With the adoption of Bill C-12 in 2021, Canada embraced a net-zero approach to climate policy, setting a definitive target to achieve net-zero greenhouse gas emissions by 2050. While the goal is clear, the complex pathway toward achieving it remains less defined, particularly concerning how the industrial sector – a major source of Canada’s emissions – will evolve over this time.

A recent Ivey Business School research brief, Potential Pathways to a Net Zero Industrial Sector: Insights for Canadian Businesses by Nouri Najjar, draws on insights from economics, highlighting both the progress made and the challenges that lie ahead.

In the brief, Najjar, Assistant Professor of both Business, Economics, and Public Policy and Sustainability at Ivey, underscores two primary findings regarding Canada's industrial sector's journey to net-zero. Firstly, while there has been a reduction in emission intensity – the amount of CO2 emitted per dollar produced – since 1990, the pace falls significantly short of meeting the 2050 target. Secondly, even substantial changes in the composition of Canada’s industrial sector may not be adequate to achieve net-zero, emphasizing the pivotal role of firms in driving transformative change.

Najjar emphasizes the importance of businesses in this transition, saying, "Firms play a crucial role in driving changes necessary for Canada's industrial sector to meet the net-zero target."

The analysis reveals that while there has been progress, with emission intensity falling by 13 per cent since 1990, total emissions have increased by 37 per cent over the same period. Najjar, stresses urgency is required to keep the accepted goal within sight.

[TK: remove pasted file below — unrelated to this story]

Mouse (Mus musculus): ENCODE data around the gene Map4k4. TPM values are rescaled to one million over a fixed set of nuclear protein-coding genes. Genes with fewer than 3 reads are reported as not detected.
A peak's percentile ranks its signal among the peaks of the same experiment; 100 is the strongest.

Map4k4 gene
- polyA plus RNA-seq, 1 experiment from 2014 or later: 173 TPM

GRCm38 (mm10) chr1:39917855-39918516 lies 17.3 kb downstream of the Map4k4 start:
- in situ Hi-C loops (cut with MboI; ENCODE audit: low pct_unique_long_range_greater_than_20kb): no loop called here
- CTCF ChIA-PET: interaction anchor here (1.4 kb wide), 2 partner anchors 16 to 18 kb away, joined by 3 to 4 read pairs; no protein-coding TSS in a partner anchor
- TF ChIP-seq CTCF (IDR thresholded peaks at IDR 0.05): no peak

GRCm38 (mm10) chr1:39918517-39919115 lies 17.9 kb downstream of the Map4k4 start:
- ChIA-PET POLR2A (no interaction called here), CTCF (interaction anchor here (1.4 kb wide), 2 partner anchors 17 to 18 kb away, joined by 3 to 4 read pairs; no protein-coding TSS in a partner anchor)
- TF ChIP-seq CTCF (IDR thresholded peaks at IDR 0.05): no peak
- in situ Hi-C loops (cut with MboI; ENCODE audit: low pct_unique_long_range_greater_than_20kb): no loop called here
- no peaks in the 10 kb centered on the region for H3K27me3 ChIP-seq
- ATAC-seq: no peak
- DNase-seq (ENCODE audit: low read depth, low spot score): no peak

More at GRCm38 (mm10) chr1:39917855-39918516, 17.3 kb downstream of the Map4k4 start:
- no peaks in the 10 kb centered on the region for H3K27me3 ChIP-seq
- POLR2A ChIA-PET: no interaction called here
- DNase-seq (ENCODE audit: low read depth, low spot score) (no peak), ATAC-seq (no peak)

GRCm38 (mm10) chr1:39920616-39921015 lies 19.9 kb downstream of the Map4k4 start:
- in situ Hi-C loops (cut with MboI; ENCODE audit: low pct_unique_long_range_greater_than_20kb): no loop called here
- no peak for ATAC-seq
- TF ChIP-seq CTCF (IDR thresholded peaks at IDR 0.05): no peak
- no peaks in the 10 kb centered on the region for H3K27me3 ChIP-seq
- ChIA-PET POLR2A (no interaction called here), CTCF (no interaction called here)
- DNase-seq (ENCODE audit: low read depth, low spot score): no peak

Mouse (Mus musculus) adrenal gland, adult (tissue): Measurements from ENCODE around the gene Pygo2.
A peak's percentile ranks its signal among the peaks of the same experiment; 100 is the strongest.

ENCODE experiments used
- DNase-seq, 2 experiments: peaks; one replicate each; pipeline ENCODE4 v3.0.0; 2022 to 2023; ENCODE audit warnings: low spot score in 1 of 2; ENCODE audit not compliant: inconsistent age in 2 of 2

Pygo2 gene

"The pace of decline in industrial emission intensity needs to increase sevenfold for the sector to reach net-zero by 2050. Current trends suggest that significant acceleration is required," he said. 

Furthermore, the study underscores the need for a multifaceted approach, considering both compositional changes and technique-related improvements throughout various industrial sectors in Canada.

"Reshuffling economic activity across industries alone will not be enough to achieve net-zero,” said Najjar. "We need a comprehensive strategy that encourages industries to clean up." 

The report asserts that any regulation or policy will push the industrial sector toward net-zero in one of two ways. This will happen either by changing the composition of industries active in the sector, or pushing industries to become cleaner by altering how firms operate in each industry. Successful policy needs to increase the relative size of cleaner surviving firms, incentive firms to adopt cleaner processes, or both.

Furthermore, the report highlights what’s at stake for firms on the pathway to a net-zero industrial sector. Early movers that adopt process improvements to lower emission intensities may gain market share, while firms who opt to delay adoption risk being unable to compete with cleaner competitors.

Overall, Canada's journey toward net-zero in the industrial sector presents both challenges and opportunities, but Najjar believes there is reason for optimism. Collaboration between businesses, policymakers, and stakeholders is imperative to drive the necessary transformations and accelerate progress toward achieving net-zero emissions by 2050.

During this critical juncture, clear policies will incentivize firms to more quickly adopt cleaner technologies and processes. This will jump-start the journey toward net-zero, benefiting both the economy and the environment.

“With concerted efforts, Canada can show significant leadership, demonstrating its commitment to a sustainable future for generations to come and creating opportunities for leading Canadian firms,” said Najjar.

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  • Network for Business Sustainability
  • Sustainability
  • Nouri Najjar
  • Critical issues
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